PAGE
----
This week on Zero Punctuation, Yahtzee takes a look at the ongoing console war.
This episode was first released August 29, 2007 and later again on June 11, 2008 due to Yahtzee being away at the Webby awards.
We're currently living in the 7th generation of consoles if Wikipedia is to be believed. Seven generations of feuding and inbreeding like the residents of some backwoods Louisiana swamp and this is around the time the really interesting deformities start setting in. So while we're on the subject, let's start with the Wii.
Nintendo is the oldest contestant still in the console race and it seems they've gotten bored of the usual brick with button pads attached with string model and is trying to mix things up with a fancy motion-sensitive system of controls. A bold effort perhaps to do away with the grind of random button mashing, but in practice it's really only replacing it with random stick waggling. It's almost like we've come full circle back to the joystick waggling of the Spectrum and C64 era and now I feel really old, but if the Wii's controller is supposed to be a universal motion sensor, then why do they keep bringing out attachments to turn the thing into a steering wheel or gun or guitar or milking machine or something? Somehow I liked it better when it was asking us to fill in the blanks with the power of imagination that had a sort of charming Muppet Babies innocence to it.
The Wii's game lineup consists of the usual Nintendo staples of Zelda, Metroid, Mario, etc. because Nintendo's policy seems to be that if you beat a dead horse vigorously enough its constant twitching and juttering will at least give a semblance of activity, but of the big sellers, only Zelda is currently out and the rest of the available games are a cavalcade of mediocrity. As overused as the character is, it seems that a Nintendo console on the market without a Mario title is like a fat kid swimming without water wings.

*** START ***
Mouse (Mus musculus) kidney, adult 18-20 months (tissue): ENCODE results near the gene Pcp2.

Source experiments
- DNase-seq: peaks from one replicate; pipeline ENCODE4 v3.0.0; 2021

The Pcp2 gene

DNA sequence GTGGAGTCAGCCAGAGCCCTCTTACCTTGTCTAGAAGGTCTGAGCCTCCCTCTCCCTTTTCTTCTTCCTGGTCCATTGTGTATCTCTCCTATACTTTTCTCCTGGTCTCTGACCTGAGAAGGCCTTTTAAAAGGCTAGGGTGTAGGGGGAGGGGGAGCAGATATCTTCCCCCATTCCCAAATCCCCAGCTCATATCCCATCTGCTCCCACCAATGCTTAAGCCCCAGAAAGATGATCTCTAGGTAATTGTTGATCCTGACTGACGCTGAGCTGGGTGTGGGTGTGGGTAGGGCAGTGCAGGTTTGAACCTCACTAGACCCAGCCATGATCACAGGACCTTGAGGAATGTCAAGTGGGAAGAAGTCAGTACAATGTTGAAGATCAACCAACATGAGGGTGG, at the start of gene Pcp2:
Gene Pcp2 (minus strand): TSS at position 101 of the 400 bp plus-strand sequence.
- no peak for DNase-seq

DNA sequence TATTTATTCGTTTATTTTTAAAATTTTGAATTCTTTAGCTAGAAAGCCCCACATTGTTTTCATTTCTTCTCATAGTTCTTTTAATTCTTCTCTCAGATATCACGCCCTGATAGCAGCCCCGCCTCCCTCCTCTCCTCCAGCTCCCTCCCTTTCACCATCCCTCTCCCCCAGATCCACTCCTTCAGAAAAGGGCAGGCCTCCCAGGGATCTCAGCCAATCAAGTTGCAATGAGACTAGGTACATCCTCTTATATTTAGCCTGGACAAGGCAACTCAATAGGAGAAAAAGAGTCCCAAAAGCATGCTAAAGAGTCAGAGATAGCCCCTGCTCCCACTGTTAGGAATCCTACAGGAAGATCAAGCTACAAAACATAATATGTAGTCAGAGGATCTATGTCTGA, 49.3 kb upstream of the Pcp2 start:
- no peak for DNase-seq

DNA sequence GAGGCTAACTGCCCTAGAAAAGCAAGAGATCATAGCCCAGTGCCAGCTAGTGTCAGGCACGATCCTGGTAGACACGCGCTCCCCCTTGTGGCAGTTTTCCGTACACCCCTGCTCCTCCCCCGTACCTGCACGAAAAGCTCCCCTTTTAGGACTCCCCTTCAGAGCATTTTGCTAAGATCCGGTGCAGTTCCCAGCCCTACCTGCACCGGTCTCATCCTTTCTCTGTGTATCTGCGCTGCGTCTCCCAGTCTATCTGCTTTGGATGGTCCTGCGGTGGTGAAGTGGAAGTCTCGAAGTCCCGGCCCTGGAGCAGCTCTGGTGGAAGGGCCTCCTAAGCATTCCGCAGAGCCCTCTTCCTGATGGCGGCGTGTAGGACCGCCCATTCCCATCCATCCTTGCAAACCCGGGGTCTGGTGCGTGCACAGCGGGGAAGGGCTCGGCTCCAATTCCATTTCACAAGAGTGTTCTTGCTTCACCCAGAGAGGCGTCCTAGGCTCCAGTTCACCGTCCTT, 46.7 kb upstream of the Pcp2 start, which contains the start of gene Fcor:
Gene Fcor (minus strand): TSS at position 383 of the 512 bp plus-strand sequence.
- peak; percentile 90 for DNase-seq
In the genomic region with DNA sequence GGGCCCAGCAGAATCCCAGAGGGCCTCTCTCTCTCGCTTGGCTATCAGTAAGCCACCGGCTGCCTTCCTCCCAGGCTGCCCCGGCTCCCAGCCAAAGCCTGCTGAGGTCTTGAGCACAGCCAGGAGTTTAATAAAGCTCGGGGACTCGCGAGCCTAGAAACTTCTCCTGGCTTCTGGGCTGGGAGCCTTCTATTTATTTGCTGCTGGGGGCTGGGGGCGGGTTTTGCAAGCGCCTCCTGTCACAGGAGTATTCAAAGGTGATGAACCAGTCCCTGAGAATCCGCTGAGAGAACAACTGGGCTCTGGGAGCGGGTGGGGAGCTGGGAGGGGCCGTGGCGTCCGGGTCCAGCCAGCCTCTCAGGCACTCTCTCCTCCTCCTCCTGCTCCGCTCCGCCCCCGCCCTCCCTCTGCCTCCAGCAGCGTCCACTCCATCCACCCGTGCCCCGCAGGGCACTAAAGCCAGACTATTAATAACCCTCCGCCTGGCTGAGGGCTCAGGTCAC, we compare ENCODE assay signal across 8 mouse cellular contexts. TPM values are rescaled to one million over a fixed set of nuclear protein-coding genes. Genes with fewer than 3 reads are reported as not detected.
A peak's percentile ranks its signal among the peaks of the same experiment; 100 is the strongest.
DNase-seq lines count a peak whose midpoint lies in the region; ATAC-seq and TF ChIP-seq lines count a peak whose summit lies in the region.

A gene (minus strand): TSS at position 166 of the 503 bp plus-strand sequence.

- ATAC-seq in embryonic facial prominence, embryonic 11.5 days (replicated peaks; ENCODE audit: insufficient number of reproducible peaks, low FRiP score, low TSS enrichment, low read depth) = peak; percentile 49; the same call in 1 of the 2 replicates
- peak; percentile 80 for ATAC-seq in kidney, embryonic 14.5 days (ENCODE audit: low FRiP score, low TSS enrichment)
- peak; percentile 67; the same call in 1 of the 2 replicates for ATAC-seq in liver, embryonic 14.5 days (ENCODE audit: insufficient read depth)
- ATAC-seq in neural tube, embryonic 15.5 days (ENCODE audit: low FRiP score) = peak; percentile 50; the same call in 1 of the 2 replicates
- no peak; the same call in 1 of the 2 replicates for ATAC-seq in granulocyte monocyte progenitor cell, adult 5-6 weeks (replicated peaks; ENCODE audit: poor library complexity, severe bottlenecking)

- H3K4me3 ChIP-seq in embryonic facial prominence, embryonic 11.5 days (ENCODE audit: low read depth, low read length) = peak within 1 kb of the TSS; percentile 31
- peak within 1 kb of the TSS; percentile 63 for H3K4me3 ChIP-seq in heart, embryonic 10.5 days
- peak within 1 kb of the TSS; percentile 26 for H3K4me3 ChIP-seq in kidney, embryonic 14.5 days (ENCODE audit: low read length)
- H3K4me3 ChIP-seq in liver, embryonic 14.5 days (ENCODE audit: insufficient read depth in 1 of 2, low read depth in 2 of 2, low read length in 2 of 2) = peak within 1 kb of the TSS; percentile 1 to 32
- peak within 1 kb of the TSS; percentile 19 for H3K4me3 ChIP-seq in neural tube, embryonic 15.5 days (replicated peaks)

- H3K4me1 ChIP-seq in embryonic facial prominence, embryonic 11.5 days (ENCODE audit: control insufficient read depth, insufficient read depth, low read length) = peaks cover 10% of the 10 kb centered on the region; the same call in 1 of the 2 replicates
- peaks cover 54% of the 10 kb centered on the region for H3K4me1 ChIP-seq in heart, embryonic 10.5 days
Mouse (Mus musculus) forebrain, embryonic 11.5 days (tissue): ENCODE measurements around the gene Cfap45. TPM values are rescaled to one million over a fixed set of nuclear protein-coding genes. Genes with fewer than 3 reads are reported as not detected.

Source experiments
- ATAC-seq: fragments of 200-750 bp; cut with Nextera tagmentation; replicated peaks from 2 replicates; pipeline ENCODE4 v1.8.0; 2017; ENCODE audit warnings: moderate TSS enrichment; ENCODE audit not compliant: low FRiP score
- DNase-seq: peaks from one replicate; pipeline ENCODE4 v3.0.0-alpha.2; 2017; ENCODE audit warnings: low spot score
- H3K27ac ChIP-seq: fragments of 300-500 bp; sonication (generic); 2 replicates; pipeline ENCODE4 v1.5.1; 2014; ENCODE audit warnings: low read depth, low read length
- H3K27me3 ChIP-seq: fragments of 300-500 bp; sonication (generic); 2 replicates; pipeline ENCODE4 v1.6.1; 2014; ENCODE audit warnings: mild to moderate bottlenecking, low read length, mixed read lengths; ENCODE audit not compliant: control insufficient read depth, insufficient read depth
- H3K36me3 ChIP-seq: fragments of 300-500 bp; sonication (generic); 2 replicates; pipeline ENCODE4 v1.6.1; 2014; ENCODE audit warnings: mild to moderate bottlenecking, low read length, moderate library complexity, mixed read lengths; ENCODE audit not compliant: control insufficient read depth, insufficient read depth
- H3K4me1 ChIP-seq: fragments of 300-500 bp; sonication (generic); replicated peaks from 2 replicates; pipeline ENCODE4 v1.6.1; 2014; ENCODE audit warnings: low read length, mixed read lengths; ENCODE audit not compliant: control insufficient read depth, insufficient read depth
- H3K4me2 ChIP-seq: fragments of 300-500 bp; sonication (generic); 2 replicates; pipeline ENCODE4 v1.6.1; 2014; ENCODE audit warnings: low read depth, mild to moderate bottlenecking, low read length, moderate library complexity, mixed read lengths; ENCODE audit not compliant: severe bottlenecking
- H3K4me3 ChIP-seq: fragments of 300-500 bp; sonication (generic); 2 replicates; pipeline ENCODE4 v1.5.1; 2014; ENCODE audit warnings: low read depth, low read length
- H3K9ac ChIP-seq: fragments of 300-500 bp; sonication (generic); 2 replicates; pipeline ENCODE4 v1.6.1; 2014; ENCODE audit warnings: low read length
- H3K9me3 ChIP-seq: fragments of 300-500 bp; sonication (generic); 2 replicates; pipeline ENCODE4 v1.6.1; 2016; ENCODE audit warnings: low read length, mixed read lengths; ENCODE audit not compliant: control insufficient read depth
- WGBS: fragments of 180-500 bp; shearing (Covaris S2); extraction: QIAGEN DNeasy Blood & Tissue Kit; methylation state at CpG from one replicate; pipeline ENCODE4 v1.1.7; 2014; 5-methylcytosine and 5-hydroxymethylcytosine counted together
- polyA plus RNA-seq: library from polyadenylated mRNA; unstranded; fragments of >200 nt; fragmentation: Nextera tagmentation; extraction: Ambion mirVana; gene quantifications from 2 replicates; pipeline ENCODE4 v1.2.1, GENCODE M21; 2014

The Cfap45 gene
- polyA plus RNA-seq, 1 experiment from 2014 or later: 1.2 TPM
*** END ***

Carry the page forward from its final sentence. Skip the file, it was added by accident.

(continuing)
The polar opposite to Nintendo's bewilderingly named, modestly powered, little, white cuboid is Sony's unoriginally titled, monolithic, black colossus, the PlayStation 3. A shiny, chrome, Spiderman type-faced thing the size of a small car loaded with arguably the most powerful top-of-the-range hardware. But blinging out your console with such things creates the unspoken obligation to also bling out the games with top-of-the-range graphics, which puts production time and costs several months and several million dollars on the side of uncomfortable. This may explain why there are hardly any games out for the bloody thing. Like Nintendo, the PS3 is largely selling on future potential because of the promise of Metal Gear Solid 4 and Final Fantasy XIII at some point, but if Final Fantasy XIII continues the tradition of most new Final Fantasies, then you can probably simulate it just as well by listening to the Star Wars soundtrack while huffing nitrous oxide and reading an Excel spreadsheet.